President-elect Donald Trump is rethinking his plans for terminating the North American Free Trade Agreement.

Apparently ripping up NAFTA is not Job One for the incoming Trump administration after all.

The Hill, a newsletter and website that follows policy developments in Washington, reported this week that members of President-elect Donald Trump’s transition team are telling corporate executives that the administration isn’t going to do anything that might prompt a trade war with Mexico or Canada, this country’s principal partners in the North American Free Trade Agreement.

Trump announced he will scuttle the Trans Pacific Partnership. But unlike TPP, which was never signed or approved, NAFTA has been in place for more than 20 years and has created a broad web of interests on both sides of the border. It is considered essential by automakers.

General Motors Co., Ford Motor Co. – a major Trump target during the 2016 campaign for the White House – and Fiat Chrysler Automobiles N.V. all have major production plants in Mexico that ship finished vehicles back across the border to dealers in the U.S. During the past three years, automakers have sunk more than $24 billion in new plants in Mexico and suppliers have followed suit.

Wilbur Ross, the incoming secretary of commerce, is the principal shareholder in IAC, a major maker of automotive components has significant operations in Mexico.

(To see more about Mary Barra new role helping the incoming Trump administration, Click Here.)

Anthony Scaramucci, a senior advisor on the Trump transition team, told a group of business leaders that Trump is a free-trader who is looking to make trade deals more fair, not scrap them, according to The Hill.

“I don’t think we’re looking to rip up NAFTA as much as we are looking to right-size it and make it fairer,” he said. “He’s got a great relationship, by the way, with the Mexican president. They talk regularly,” referring to Trump and Mexican President Enrique Peña Nieto.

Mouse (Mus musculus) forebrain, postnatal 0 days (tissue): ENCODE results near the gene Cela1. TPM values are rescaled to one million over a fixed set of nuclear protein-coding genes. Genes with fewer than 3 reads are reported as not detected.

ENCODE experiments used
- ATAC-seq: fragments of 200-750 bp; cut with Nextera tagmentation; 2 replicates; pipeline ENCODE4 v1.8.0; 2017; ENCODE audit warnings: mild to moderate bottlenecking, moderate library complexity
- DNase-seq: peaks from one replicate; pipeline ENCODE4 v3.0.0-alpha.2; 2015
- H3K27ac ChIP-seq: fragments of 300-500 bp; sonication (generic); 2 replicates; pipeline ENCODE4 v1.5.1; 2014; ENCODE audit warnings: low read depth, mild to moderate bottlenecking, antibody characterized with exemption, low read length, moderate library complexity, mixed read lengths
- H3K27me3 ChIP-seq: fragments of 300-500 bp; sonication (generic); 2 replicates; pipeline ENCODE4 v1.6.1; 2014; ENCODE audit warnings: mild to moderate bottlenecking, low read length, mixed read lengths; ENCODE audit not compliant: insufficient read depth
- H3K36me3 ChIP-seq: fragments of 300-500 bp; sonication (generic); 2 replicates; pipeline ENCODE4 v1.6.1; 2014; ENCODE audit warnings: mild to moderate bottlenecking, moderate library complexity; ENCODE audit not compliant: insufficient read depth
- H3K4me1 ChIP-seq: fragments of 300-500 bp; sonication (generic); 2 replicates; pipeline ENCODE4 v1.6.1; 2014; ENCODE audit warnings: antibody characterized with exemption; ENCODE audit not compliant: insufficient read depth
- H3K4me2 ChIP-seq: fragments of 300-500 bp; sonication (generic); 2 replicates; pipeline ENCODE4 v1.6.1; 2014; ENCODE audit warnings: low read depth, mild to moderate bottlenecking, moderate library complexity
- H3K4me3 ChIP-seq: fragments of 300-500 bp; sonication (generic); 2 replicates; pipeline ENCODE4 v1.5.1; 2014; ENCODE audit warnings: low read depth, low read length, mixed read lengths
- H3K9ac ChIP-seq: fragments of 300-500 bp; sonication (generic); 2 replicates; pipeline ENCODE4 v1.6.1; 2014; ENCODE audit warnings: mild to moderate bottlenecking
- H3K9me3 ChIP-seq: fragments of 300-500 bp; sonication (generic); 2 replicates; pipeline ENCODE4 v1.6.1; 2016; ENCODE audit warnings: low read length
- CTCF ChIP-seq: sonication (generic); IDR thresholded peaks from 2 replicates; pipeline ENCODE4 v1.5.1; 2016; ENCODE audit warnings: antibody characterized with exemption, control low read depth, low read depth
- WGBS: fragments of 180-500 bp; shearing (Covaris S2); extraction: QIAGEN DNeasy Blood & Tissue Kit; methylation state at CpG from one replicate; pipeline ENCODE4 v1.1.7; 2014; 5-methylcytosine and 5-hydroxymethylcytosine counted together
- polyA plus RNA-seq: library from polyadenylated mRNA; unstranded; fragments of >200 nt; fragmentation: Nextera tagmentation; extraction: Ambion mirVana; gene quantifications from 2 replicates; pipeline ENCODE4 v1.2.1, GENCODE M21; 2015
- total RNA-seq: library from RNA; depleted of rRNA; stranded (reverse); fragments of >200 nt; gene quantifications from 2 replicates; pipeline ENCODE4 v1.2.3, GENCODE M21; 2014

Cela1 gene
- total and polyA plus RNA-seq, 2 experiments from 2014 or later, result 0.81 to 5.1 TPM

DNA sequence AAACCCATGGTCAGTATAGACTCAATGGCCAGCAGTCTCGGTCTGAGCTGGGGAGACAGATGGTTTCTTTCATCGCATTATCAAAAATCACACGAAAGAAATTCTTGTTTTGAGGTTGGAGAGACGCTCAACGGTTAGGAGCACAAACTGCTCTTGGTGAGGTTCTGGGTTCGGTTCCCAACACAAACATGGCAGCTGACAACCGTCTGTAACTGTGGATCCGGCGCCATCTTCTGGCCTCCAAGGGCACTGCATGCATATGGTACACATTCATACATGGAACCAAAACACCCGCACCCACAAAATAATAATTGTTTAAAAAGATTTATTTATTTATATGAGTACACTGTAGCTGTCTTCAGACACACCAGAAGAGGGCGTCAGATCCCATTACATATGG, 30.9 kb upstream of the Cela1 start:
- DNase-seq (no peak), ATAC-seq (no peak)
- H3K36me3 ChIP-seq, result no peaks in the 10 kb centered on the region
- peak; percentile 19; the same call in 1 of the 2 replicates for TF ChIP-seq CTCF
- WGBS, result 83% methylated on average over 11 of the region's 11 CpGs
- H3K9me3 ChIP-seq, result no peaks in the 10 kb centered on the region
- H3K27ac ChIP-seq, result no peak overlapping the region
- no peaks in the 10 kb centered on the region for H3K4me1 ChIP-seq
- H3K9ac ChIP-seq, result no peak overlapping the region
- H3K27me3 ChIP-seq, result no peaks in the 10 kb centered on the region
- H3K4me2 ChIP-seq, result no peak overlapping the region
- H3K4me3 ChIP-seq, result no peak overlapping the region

Scaramucci said part of his role with Trump’s economic team has been to study NAFTA, which Trump had described during the campaign “the worst trade deal maybe ever signed anywhere.”

“I don’t think anybody in the administration from the top to the bottom is looking for protectionism. We understand the economic harm and the impact that would take,” Scaramucci said.

(Click Here for details about Ford CEO Mark Fields warning about the impact of Trump’s proposed trade policies.)

“I don’t think anybody in the administration is looking for quote-unquote tariffs, but I think they are a cudgel, if you will, to lay out there if we can’t get the trade deals to be right-sided to now benefit the American people.”

Trump also bashed Hillary Clinton during the presidential campaign for her husband’s role in crafting the landmark 1994 trade accord, which he said he would “entirely renegotiate” or “terminate.”

To the delight of many of his supporters, Trump has taken to shaming big public companies such Ford, United Technologies and its Carrier unit, and even Boeing, which he accused of gouging the government on the contract to build the next version of Air Force One.

Ford has repeatedly denied Trump’s claims that the company gave into his pressure and moved jobs back from Mexico to Ohio and Kentucky. But Carrier did agree to a deal that kept about 1,000 jobs in Indiana.

(To see what auto industry issues will be high on the next President’s agenda, Click Here.)

Scaramucci said trade officials in the past have failed to use the “regulatory process or the review process” created under NAFTA to ensure fair compliance. “Things get snippeted a certain way in the media and they get framed a certain way that he’s a protectionist and he’s against trade. I can state categorically that if he were standing here right now, he’d tell you that he’s a free trader,” he said.

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